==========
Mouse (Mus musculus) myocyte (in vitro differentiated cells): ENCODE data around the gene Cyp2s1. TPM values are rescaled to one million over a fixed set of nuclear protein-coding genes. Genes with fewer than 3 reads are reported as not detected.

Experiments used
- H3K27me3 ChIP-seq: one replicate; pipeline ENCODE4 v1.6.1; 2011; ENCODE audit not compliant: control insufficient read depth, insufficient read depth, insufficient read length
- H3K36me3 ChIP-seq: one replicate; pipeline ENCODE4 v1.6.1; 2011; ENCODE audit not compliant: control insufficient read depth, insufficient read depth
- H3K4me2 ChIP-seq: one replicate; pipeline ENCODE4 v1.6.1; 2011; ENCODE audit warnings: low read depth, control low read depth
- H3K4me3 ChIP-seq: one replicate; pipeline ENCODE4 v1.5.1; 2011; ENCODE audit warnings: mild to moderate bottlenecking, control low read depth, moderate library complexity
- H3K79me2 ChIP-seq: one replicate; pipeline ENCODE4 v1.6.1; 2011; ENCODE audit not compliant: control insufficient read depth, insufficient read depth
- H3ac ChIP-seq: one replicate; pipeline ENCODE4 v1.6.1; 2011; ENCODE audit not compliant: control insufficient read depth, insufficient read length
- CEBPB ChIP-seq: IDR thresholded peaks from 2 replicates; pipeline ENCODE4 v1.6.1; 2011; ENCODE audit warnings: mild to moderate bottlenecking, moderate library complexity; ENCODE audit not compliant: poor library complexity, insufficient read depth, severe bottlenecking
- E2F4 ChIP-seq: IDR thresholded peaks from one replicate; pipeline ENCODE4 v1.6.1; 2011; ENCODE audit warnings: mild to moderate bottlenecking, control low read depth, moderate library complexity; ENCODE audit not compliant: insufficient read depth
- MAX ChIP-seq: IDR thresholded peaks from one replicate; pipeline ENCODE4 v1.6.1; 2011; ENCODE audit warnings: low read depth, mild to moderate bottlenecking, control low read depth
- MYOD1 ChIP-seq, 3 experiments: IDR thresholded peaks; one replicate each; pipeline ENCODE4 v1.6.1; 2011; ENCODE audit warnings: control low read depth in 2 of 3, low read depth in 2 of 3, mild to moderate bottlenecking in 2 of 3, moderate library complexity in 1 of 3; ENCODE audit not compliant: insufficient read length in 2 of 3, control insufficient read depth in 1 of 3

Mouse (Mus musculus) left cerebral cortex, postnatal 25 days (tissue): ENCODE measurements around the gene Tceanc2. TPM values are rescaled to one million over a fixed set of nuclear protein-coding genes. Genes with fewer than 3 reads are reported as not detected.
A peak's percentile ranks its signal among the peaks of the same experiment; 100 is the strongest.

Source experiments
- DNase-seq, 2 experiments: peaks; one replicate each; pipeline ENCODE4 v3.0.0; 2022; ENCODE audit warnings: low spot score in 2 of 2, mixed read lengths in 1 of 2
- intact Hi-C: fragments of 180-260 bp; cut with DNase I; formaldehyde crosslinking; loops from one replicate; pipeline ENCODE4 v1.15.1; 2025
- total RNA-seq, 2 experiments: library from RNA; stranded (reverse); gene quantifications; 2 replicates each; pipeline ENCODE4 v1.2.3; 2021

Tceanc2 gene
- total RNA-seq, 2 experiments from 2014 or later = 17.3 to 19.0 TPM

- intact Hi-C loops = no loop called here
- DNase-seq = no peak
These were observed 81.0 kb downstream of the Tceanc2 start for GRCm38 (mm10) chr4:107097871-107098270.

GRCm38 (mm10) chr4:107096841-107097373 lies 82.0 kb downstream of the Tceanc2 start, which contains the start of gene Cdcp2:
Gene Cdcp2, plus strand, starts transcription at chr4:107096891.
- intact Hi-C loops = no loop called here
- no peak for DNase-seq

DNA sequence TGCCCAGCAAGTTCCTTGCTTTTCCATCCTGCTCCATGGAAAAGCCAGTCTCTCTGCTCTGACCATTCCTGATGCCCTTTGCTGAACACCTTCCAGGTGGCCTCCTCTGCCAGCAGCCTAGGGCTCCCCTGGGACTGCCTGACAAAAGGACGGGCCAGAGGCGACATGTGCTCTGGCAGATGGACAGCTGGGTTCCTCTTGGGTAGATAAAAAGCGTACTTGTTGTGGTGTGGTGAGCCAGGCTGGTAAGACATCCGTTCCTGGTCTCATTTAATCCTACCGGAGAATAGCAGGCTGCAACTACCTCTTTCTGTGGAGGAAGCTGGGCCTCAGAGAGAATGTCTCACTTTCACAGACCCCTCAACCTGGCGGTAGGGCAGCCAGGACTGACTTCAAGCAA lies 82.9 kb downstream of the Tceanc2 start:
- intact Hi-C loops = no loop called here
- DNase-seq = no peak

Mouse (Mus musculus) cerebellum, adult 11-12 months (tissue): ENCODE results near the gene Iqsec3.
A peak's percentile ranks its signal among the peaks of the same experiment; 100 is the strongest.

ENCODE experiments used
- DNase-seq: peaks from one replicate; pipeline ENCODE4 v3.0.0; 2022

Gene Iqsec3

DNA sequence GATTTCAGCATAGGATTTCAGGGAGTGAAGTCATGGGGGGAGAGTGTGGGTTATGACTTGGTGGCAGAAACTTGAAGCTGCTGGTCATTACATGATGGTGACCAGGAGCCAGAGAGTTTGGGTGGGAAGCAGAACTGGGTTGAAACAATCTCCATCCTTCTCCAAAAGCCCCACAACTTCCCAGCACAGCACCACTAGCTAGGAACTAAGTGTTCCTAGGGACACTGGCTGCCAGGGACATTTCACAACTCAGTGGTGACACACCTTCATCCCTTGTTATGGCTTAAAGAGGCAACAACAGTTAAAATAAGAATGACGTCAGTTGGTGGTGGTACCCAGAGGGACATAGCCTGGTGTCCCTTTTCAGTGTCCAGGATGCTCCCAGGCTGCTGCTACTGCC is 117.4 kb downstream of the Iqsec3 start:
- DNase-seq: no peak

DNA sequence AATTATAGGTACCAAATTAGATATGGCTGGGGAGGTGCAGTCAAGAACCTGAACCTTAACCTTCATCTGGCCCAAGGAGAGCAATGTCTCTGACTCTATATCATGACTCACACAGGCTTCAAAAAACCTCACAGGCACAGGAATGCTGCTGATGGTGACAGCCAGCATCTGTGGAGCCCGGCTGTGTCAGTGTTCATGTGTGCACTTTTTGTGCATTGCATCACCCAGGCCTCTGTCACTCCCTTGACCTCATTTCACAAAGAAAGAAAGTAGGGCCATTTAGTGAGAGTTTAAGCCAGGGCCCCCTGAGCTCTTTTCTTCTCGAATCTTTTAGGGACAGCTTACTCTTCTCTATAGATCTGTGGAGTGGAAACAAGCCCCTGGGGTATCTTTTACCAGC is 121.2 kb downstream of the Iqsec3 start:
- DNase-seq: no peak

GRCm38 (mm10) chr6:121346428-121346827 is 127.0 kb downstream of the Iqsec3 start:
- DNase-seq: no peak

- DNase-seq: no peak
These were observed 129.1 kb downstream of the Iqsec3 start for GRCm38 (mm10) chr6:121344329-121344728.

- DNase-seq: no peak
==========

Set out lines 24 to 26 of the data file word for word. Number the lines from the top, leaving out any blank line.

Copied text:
GRCm38 (mm10) chr4:107096841-107097373 lies 82.0 kb downstream of the Tceanc2 start, which contains the start of gene Cdcp2:
Gene Cdcp2, plus strand, starts transcription at chr4:107096891.
- intact Hi-C loops = no loop called here